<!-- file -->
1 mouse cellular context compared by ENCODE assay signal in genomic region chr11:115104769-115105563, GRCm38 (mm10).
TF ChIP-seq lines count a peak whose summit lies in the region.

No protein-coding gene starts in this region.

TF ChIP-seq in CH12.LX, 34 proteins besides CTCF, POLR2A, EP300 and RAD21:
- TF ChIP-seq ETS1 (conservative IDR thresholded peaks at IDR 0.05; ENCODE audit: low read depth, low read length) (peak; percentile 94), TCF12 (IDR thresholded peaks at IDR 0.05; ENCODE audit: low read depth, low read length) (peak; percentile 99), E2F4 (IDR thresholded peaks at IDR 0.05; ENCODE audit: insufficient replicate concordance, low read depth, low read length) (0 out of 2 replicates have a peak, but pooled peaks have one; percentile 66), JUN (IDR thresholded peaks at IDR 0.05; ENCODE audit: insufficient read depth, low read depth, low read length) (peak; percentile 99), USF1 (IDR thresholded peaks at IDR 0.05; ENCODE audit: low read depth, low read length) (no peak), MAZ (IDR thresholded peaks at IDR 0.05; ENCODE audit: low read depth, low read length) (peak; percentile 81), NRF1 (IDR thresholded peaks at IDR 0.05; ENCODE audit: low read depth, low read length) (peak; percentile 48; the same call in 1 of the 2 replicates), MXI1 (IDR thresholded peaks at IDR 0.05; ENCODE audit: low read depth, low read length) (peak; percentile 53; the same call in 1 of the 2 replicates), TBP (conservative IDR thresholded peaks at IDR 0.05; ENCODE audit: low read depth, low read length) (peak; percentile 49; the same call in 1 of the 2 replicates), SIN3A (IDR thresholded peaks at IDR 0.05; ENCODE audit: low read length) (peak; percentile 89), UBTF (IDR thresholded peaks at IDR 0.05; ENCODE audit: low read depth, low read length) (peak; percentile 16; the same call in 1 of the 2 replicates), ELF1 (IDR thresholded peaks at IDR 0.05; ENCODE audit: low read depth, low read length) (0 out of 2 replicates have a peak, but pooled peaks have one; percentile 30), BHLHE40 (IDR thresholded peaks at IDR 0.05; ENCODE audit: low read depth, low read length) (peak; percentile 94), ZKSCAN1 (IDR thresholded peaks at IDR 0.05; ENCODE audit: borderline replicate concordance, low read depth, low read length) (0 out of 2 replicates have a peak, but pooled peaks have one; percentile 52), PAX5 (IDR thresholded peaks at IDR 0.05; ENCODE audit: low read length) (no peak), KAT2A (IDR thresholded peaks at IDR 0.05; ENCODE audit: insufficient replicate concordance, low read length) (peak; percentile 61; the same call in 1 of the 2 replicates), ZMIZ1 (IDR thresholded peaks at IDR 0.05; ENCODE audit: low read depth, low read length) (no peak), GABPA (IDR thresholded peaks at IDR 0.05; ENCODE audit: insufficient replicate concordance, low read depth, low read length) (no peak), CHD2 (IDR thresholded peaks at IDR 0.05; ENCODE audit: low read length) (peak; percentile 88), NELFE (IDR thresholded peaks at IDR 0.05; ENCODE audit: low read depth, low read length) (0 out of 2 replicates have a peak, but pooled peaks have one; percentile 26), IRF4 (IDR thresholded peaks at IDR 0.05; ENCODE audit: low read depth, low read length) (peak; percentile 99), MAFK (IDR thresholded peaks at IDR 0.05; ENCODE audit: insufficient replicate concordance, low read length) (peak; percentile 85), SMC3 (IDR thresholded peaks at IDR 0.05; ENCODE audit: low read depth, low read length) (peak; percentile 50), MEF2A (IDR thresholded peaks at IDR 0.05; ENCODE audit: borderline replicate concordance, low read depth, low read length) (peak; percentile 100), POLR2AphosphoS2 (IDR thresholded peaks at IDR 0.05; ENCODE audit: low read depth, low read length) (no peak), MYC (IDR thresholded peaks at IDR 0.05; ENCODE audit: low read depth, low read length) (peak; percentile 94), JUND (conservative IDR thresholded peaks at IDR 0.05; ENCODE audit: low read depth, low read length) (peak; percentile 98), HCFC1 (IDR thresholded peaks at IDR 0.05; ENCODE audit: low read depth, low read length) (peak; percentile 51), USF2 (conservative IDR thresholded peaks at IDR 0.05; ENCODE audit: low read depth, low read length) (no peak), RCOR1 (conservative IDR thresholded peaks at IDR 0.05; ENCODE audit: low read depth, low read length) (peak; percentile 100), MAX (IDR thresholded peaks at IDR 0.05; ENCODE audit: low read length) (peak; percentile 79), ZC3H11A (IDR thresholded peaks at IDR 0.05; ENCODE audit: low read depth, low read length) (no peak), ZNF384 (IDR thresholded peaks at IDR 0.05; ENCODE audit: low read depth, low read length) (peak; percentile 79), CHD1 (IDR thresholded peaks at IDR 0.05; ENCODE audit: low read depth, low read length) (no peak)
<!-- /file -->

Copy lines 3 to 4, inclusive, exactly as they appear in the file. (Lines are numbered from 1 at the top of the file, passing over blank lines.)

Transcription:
No protein-coding gene starts in this region.

TF ChIP-seq in CH12.LX, 34 proteins besides CTCF, POLR2A, EP300 and RAD21: